To stay a step ahead of low-cost suppliers from around the world, Canadian companies must go to extraordinary lengths to shape their supply chain strategies, says a new report summarizing an executive roundtable held by the Access Group, a Toronto based consulting firm.

The report, Speeding Up The Supply Chain, notes that Canada cannot compete just on price; a knowledge and learning culture must support innovation right across the enterprise, not just siloed productivity improvement. The report said that pressures like the rise in the Canadian dollar against U.S. currency and the Canada/U.S. labour cost gap are making it even more imperative for Canadian companies to excel at creating agile supply chain strategy, structure and performance.

“Global pressures are pushing supply chain management to the top of the competitiveness agenda,” said Taimour Zaman, President of the Access Group. “CEOs want to lower costs and add more value by redesigning their business model. At the same time, baby boomers are retiring and the skills shortage in the West is growing, making the allure of offshoring even more attractive. Finally, the growth markets are in the emerging economies, so supply chains have to be built that focus on delivery to those regions.”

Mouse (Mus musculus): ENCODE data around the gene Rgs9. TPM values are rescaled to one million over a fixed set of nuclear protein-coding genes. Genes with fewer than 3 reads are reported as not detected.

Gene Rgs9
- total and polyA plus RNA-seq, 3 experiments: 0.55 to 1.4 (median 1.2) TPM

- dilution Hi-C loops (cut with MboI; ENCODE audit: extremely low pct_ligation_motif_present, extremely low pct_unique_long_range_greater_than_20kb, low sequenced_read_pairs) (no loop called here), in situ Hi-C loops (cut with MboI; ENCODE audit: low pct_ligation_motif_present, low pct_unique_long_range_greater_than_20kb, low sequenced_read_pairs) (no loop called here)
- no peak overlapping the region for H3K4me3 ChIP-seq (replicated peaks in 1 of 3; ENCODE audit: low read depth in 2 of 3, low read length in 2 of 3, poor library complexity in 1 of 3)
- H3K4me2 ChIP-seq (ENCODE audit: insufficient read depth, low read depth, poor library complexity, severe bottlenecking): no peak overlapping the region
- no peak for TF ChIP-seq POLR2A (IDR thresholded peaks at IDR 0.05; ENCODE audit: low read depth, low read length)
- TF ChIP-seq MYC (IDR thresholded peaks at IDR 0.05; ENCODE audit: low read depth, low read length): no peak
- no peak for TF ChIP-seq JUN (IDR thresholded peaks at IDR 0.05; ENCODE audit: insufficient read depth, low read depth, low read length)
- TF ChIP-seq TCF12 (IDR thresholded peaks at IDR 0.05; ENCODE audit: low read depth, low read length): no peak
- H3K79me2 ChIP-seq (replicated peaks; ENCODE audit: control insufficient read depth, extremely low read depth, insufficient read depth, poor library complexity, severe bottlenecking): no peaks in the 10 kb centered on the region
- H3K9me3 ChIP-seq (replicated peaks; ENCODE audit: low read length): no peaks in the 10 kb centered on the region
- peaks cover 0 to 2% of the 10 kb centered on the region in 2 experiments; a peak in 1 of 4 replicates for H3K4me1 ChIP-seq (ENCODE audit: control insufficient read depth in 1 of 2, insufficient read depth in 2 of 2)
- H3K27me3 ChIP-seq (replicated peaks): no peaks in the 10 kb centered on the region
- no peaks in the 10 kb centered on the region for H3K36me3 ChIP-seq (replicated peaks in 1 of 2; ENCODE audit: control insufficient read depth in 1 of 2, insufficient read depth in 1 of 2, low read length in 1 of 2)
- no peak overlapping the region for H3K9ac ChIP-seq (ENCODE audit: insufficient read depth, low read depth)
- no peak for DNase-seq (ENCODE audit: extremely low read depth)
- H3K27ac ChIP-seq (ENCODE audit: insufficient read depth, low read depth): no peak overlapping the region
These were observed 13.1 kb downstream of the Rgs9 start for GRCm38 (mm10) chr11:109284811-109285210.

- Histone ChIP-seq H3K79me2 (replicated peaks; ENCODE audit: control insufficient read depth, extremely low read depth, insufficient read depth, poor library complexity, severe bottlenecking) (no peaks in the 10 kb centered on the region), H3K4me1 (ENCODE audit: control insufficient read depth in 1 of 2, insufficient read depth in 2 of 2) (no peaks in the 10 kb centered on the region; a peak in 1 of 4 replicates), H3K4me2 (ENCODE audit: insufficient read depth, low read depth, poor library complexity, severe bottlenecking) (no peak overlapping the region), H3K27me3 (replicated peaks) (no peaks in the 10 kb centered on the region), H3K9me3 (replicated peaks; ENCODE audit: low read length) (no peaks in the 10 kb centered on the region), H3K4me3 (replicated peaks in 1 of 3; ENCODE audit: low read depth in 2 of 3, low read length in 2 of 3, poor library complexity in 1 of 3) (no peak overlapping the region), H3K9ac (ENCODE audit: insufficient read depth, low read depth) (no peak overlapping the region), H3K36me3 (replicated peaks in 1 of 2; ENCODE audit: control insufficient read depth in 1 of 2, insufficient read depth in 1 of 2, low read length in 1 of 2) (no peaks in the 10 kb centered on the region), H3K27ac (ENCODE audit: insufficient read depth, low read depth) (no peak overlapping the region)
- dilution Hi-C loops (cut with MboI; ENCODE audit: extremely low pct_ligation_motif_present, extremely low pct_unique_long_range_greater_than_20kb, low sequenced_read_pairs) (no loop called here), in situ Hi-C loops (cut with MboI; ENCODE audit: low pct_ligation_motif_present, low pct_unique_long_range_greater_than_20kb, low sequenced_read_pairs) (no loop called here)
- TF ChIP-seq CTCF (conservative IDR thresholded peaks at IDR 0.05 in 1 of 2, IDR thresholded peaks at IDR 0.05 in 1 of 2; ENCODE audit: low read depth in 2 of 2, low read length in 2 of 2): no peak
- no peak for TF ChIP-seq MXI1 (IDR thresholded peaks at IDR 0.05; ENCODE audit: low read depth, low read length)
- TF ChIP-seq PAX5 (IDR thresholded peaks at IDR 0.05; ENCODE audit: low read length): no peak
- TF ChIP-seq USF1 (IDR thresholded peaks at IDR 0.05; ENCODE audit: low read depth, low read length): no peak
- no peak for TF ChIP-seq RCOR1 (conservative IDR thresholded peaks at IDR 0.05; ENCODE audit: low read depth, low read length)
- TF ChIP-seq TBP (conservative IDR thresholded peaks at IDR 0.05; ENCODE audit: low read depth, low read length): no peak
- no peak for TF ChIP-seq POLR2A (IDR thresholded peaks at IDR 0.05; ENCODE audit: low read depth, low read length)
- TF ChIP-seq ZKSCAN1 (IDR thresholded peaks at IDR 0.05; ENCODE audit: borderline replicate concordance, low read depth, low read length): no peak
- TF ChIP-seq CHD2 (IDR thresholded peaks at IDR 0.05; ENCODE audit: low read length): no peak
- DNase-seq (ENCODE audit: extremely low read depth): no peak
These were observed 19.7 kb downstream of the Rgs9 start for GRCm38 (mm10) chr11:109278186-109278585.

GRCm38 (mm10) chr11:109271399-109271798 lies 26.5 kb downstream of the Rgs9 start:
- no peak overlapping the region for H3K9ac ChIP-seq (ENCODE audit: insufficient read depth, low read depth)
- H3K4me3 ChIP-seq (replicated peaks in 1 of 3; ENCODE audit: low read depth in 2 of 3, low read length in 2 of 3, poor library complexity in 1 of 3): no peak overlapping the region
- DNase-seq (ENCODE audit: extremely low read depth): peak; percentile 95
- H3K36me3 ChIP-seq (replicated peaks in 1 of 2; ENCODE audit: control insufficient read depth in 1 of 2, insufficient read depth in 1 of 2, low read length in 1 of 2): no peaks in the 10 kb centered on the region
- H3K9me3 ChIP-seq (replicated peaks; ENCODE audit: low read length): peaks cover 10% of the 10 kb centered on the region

Canada is facing a 20-year economic battle to equal U.S. investments in people and service-sector technology, according Robert Crawhall, President and CEO of the National Capital Institute of Telecommunications, and roundtable CEO. “Strategic supply chain change is quite different from tactical and incremental changes to raise productivity and lower unit costs. We still have more work to do in establishing supply chain strategies and teamwork, led from the top of the organization.”

The report describes the three stages of supply chain development: Making It Happen, Making It Happen Better, and Making It Happen Differently. Copies can be obtained by visiting

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